Before I came to be disabled, I had always known Stephen Hawking as a genius. A scientist to whom I could not compare. He was more impressive than me in every way, and he had a disability. So what? My able-bodied self was impressed with his accomplishments and looked to him with great respect.

That acknowledgement of his mind’s great potential would prove to be important lesson to me years later.

In 2013, less than a year after my car accident, I was struggling with hopelessness. My countless surgeries were not yielding positive results, and I truly felt as though I would spend the rest of my life in bed. As someone who had lived with a definitely able body for 23 years, my mind naturally resisted the concept of moving on with a limited physical capacity.

A text message from one of my friends in July 2013 shifted my path.

Stephen Hawking. He has more physical limitations than you will ever have but the world knows who he is.

It was an attempt to lift me out of despair and force me to realistically consider the challenges ahead. My injuries were non-fatal, non-terminal and there was plenty of hope for recovery, even if I would rely on a wheelchair for my mobility. Stephen Hawking’s mind had managed to do more with less on the physical side, and that really focused me.

How had Stephen managed to achieve so much? The answer surprised me: He succeeded because he chose to. He focused his mind and carried out the mental labors required to produce a body of work and discovery that have made him a legend.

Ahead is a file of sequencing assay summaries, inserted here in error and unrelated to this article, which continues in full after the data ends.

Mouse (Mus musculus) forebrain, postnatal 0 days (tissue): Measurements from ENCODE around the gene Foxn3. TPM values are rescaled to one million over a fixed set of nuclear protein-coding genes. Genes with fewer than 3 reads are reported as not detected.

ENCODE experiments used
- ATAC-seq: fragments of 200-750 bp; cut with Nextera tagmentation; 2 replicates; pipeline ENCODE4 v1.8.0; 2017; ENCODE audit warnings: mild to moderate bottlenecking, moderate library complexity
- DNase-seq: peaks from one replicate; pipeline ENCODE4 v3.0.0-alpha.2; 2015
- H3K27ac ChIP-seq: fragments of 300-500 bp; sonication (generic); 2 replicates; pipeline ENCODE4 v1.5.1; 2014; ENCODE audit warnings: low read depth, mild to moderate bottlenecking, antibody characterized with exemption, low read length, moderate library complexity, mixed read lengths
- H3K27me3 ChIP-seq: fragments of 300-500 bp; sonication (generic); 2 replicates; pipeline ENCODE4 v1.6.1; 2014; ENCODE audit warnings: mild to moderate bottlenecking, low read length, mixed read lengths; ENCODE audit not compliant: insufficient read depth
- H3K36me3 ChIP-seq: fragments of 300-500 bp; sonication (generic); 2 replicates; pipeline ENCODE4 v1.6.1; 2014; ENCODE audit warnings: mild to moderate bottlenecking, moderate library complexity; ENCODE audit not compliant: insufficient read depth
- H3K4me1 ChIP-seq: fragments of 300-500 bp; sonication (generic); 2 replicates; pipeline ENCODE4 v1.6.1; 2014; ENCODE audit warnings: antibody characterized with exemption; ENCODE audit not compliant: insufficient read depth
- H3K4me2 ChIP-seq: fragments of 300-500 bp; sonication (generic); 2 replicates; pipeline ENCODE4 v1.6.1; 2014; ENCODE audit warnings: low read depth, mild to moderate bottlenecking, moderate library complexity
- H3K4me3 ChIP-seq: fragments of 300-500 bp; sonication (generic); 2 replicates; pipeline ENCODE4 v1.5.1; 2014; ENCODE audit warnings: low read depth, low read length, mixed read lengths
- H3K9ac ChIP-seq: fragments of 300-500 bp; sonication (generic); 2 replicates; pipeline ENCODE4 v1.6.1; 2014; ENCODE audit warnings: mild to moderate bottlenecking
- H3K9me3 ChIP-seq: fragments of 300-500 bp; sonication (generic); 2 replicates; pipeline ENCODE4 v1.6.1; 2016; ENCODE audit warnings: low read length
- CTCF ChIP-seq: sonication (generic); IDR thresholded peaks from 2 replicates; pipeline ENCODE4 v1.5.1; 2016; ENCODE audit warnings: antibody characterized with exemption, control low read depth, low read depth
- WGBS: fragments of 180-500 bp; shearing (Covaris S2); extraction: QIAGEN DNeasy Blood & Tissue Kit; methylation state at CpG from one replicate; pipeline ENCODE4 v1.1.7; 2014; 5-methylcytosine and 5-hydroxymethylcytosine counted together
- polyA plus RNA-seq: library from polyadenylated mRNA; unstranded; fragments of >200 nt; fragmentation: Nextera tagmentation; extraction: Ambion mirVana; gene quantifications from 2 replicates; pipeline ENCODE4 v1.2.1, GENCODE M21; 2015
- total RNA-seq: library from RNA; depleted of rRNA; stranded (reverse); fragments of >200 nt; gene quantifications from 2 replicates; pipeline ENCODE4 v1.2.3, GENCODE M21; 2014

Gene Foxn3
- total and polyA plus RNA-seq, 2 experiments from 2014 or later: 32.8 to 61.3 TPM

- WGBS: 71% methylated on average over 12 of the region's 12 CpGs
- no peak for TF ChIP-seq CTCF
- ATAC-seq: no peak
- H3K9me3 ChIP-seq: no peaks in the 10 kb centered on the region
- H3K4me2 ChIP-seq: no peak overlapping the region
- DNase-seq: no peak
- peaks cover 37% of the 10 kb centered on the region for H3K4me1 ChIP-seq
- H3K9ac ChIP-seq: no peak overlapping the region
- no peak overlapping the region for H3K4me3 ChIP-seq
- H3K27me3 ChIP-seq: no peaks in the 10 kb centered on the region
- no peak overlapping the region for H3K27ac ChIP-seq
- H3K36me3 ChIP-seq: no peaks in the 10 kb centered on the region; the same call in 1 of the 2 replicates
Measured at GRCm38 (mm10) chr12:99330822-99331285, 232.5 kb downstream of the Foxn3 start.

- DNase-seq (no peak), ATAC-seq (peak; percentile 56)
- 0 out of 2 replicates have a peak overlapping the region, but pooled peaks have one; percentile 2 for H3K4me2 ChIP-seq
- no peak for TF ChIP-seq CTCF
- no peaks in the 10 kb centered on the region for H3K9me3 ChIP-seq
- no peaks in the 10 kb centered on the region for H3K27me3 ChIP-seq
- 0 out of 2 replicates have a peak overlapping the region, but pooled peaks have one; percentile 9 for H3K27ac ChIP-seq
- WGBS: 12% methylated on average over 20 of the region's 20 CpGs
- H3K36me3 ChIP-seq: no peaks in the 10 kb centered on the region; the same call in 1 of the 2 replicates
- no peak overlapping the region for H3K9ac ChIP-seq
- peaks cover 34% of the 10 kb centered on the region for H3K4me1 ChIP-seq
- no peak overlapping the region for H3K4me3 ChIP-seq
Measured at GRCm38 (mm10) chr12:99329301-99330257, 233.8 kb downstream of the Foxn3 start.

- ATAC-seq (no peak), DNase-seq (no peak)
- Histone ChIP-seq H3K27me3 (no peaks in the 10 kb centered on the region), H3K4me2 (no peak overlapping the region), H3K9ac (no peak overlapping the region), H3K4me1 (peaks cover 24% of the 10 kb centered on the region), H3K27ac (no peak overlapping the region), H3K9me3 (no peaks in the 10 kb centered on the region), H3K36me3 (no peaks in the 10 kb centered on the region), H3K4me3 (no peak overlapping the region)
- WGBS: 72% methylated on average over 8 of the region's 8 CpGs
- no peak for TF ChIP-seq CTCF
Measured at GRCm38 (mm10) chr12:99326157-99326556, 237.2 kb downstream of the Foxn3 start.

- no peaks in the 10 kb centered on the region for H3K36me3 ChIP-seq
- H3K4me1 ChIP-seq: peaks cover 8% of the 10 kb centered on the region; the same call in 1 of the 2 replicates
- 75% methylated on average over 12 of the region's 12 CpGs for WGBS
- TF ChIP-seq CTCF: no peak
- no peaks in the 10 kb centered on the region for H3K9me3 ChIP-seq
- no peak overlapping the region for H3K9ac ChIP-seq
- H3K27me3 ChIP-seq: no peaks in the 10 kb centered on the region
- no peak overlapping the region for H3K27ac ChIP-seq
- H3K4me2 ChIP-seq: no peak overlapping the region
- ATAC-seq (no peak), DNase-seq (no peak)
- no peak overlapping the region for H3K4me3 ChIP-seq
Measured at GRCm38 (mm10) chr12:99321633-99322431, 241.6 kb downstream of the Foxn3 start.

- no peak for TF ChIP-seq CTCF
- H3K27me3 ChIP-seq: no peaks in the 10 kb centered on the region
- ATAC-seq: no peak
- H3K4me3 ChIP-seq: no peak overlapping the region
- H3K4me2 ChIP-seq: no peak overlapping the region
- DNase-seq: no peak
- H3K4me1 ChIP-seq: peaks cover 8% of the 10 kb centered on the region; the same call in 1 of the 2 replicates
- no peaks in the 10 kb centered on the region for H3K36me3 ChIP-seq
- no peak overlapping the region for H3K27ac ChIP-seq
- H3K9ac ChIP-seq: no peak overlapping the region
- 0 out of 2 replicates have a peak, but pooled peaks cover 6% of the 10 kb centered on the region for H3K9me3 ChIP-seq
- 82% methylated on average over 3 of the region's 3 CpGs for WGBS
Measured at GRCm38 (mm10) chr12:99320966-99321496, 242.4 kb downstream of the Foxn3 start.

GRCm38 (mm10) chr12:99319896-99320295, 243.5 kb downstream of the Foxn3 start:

The following statement, which has made its way around the web in memes, was something I discovered while laying in a hospital bed, fresh off my first amputation.

My advice to other disabled people would be, concentrate on things your disability doesn’t prevent you doing well, and don’t regret the things it interferes with. Don’t be disabled in spirit, as well as physically.

In other words, don’t dwell on what has been lost and move forward. Hearing that from Stephen himself, albeit through a New York Times interview, made the message so much more credible than hearing it from friends or family members who had no concept of my internal struggle.

In that same interview, Stephen said something that I thought to be a lie.

I don’t have much positive to say about motor neuron disease. But it taught me not to pity myself, because others were worse off and to get on with what I still could do. I’m happier now than before I developed the condition.

I phrase it a little differently, but the basic idea is the same. I wouldn’t trade my life today (physical limitations and all) with the one I had before my car accident. My past life was great. But my experiences with disability have allowed me to gain so much in understanding, knowledge, compassion and love—things I would never be willing to trade for walking.

Stephen Hawking was a hero to me. His example pulled me from the depths of despair and encouraged me to seek out new possibilities. My story of his impact is surely not unique, and I suspect it will remain a part of his legacy for many years to come.

May his memory empower others to overcome the challenges of disability, and may he rest in peace.

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